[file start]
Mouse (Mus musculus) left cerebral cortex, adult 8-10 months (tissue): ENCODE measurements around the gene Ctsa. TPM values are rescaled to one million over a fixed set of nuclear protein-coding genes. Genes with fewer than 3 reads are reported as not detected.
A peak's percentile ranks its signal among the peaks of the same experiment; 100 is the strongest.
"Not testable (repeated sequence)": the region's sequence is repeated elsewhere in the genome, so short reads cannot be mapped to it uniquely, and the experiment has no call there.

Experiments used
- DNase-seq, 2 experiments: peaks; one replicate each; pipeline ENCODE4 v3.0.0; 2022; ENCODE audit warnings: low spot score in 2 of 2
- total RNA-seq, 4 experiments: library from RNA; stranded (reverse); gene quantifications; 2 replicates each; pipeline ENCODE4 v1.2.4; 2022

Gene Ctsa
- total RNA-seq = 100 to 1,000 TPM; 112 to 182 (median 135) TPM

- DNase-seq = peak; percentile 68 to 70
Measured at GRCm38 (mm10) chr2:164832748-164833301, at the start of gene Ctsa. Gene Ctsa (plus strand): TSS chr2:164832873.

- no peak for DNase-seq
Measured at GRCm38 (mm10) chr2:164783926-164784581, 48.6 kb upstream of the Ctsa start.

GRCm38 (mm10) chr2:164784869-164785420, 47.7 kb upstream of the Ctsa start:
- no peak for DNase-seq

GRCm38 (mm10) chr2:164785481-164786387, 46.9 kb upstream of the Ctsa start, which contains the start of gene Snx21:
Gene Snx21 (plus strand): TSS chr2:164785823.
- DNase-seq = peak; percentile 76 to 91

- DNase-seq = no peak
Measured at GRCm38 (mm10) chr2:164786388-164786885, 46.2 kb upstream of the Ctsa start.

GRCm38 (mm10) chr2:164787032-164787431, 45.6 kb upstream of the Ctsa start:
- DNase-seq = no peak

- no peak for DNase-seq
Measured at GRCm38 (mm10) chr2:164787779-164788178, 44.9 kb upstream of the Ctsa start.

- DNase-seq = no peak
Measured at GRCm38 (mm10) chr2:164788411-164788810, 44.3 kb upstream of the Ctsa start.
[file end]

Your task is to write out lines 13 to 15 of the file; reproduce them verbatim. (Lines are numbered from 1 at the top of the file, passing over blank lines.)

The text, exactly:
GRCm38 (mm10) chr2:164784869-164785420, 47.7 kb upstream of the Ctsa start:
- no peak for DNase-seq

GRCm38 (mm10) chr2:164785481-164786387, 46.9 kb upstream of the Ctsa start, which contains the start of gene Snx21: